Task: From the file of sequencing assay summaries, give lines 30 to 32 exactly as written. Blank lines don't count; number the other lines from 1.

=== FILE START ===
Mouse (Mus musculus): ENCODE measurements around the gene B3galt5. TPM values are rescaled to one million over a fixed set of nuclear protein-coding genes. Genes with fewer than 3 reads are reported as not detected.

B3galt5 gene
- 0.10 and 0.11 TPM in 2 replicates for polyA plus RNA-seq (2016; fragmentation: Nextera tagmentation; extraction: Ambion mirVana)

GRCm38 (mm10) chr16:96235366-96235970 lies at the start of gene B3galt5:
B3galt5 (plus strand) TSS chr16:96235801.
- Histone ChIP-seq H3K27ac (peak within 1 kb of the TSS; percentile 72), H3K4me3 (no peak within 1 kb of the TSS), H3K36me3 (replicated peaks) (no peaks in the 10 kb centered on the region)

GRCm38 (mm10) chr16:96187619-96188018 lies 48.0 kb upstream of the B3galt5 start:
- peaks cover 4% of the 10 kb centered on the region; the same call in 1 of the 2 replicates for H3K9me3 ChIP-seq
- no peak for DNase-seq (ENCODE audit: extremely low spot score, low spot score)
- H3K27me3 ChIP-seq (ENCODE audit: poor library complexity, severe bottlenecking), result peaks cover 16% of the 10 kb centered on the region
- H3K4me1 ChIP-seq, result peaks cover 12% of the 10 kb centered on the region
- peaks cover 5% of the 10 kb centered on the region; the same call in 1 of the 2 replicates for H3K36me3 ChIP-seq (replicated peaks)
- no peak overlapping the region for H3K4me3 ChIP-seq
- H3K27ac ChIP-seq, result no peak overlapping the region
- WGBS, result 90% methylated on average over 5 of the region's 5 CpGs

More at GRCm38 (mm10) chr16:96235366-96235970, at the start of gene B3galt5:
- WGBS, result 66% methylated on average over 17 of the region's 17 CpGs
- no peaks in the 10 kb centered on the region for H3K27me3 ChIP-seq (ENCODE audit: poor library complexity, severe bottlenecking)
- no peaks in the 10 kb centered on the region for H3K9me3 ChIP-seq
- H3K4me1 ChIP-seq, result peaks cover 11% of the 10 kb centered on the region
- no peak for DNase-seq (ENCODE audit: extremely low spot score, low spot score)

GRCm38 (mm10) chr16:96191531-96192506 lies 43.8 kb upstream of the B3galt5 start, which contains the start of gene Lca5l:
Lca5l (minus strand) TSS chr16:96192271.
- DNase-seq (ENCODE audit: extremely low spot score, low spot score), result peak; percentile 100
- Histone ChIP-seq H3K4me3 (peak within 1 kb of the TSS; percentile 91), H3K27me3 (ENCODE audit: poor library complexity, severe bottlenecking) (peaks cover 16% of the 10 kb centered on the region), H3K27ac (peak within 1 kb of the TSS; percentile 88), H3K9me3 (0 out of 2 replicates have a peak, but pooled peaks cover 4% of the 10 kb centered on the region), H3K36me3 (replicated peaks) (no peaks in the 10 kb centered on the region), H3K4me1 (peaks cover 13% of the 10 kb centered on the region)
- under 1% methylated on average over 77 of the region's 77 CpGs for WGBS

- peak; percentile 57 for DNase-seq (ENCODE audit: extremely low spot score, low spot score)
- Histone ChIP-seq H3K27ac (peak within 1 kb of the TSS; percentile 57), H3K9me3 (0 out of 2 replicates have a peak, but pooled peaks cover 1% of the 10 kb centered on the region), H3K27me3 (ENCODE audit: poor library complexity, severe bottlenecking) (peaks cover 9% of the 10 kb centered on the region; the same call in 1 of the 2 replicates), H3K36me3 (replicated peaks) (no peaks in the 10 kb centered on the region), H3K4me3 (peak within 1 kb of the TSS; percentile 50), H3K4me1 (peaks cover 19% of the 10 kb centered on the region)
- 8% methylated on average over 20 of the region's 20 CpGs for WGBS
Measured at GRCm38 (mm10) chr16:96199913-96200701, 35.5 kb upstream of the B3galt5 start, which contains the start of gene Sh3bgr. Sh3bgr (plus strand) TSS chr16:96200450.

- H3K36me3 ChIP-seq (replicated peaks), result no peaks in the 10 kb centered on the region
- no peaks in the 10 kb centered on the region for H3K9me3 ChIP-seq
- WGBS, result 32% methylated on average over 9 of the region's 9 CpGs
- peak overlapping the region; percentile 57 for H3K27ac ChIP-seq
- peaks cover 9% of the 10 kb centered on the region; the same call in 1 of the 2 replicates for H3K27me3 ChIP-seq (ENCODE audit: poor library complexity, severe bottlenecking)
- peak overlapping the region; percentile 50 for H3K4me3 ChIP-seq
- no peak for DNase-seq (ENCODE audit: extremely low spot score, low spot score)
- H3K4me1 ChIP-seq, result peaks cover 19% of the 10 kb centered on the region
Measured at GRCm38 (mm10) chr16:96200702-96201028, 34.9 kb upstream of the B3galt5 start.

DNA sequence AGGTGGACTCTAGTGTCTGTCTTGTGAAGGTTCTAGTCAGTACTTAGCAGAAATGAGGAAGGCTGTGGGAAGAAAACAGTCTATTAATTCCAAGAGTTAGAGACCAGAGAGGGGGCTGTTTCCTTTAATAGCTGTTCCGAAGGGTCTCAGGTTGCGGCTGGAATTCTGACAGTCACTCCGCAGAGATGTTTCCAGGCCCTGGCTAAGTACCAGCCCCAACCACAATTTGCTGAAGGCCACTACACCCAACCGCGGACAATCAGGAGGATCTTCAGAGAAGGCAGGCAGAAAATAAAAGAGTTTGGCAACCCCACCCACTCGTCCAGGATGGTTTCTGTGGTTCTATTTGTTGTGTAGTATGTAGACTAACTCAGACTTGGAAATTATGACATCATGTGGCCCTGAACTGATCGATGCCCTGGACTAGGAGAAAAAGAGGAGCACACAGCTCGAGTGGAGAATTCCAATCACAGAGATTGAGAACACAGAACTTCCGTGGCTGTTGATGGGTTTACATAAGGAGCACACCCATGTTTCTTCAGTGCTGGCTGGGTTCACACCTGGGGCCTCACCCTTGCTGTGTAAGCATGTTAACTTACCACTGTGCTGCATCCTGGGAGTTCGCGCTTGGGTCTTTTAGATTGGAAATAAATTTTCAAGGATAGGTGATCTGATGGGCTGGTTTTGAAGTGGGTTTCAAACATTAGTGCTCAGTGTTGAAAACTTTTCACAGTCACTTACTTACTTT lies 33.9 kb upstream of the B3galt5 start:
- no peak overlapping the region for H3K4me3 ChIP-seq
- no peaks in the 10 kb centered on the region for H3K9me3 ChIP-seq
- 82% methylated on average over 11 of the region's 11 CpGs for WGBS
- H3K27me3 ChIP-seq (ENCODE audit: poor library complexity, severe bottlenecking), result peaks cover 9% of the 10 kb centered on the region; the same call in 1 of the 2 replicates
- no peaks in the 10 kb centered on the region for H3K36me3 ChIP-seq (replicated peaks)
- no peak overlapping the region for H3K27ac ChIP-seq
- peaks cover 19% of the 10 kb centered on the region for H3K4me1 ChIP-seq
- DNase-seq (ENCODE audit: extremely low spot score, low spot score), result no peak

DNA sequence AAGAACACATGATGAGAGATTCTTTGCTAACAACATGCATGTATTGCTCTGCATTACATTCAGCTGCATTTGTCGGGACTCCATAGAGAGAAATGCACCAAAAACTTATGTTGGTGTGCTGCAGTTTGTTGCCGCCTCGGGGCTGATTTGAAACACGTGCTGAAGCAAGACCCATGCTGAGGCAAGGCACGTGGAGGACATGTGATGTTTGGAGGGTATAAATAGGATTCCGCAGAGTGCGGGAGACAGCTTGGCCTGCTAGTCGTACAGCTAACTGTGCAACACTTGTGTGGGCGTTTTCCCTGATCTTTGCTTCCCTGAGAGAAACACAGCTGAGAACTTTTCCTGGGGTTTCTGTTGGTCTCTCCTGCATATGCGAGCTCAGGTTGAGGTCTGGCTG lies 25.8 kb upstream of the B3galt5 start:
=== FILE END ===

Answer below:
Measured at GRCm38 (mm10) chr16:96199913-96200701, 35.5 kb upstream of the B3galt5 start, which contains the start of gene Sh3bgr. Sh3bgr (plus strand) TSS chr16:96200450.

- H3K36me3 ChIP-seq (replicated peaks), result no peaks in the 10 kb centered on the region
- no peaks in the 10 kb centered on the region for H3K9me3 ChIP-seq